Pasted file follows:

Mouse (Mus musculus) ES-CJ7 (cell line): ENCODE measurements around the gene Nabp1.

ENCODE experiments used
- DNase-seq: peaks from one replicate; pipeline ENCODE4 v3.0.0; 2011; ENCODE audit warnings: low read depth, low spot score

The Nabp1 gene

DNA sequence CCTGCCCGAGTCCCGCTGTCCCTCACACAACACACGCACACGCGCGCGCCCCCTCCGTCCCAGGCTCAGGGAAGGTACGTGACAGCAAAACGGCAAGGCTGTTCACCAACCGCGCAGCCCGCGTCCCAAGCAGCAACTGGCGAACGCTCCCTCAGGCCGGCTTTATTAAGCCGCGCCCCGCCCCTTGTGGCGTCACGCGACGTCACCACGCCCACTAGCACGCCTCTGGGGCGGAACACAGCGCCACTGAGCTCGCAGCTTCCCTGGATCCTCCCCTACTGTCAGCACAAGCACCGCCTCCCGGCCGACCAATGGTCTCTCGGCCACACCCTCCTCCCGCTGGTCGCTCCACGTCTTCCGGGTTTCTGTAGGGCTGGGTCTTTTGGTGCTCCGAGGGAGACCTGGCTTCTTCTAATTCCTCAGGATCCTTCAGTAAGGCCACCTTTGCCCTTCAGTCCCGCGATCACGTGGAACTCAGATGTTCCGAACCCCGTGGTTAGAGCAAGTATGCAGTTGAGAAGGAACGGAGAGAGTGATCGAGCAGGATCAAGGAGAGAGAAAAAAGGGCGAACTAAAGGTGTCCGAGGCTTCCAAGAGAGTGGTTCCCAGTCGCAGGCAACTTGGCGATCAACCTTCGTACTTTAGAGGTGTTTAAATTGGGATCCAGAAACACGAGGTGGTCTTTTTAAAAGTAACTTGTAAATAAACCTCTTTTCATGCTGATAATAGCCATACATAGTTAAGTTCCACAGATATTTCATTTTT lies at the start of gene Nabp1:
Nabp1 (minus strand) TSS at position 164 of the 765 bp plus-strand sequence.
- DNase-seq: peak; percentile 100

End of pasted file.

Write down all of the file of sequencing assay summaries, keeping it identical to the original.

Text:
Mouse (Mus musculus) ES-CJ7 (cell line): ENCODE measurements around the gene Nabp1.

ENCODE experiments used
- DNase-seq: peaks from one replicate; pipeline ENCODE4 v3.0.0; 2011; ENCODE audit warnings: low read depth, low spot score

The Nabp1 gene

DNA sequence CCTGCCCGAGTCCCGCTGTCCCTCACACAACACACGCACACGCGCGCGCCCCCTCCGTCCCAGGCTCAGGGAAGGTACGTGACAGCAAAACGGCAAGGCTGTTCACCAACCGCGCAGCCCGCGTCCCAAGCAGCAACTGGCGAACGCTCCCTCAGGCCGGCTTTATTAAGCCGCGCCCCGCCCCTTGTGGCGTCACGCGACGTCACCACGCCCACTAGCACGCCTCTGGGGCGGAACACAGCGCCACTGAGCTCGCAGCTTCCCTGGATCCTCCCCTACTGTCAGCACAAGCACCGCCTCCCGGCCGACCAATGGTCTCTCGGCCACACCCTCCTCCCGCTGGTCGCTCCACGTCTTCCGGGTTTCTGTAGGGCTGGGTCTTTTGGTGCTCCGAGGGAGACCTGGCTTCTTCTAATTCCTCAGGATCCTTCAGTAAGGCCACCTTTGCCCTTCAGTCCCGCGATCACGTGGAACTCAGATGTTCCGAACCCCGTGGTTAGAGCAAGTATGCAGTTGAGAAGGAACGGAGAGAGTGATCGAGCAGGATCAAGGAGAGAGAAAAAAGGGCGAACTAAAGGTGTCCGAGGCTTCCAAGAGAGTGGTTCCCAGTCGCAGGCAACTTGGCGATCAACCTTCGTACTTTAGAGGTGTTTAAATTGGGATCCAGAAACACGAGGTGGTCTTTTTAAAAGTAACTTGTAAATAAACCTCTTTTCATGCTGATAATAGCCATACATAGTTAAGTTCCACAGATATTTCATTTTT lies at the start of gene Nabp1:
Nabp1 (minus strand) TSS at position 164 of the 765 bp plus-strand sequence.
- DNase-seq: peak; percentile 100